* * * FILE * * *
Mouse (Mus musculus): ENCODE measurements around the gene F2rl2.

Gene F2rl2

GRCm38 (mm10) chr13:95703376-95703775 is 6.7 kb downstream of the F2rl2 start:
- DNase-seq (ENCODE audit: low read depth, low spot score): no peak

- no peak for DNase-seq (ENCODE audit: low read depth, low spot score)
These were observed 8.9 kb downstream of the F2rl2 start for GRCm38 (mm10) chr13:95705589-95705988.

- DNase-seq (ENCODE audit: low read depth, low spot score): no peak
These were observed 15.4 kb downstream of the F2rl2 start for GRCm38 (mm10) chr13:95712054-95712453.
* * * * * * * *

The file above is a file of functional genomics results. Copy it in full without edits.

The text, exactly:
Mouse (Mus musculus): ENCODE measurements around the gene F2rl2.

Gene F2rl2

GRCm38 (mm10) chr13:95703376-95703775 is 6.7 kb downstream of the F2rl2 start:
- DNase-seq (ENCODE audit: low read depth, low spot score): no peak

- no peak for DNase-seq (ENCODE audit: low read depth, low spot score)
These were observed 8.9 kb downstream of the F2rl2 start for GRCm38 (mm10) chr13:95705589-95705988.

- DNase-seq (ENCODE audit: low read depth, low spot score): no peak
These were observed 15.4 kb downstream of the F2rl2 start for GRCm38 (mm10) chr13:95712054-95712453.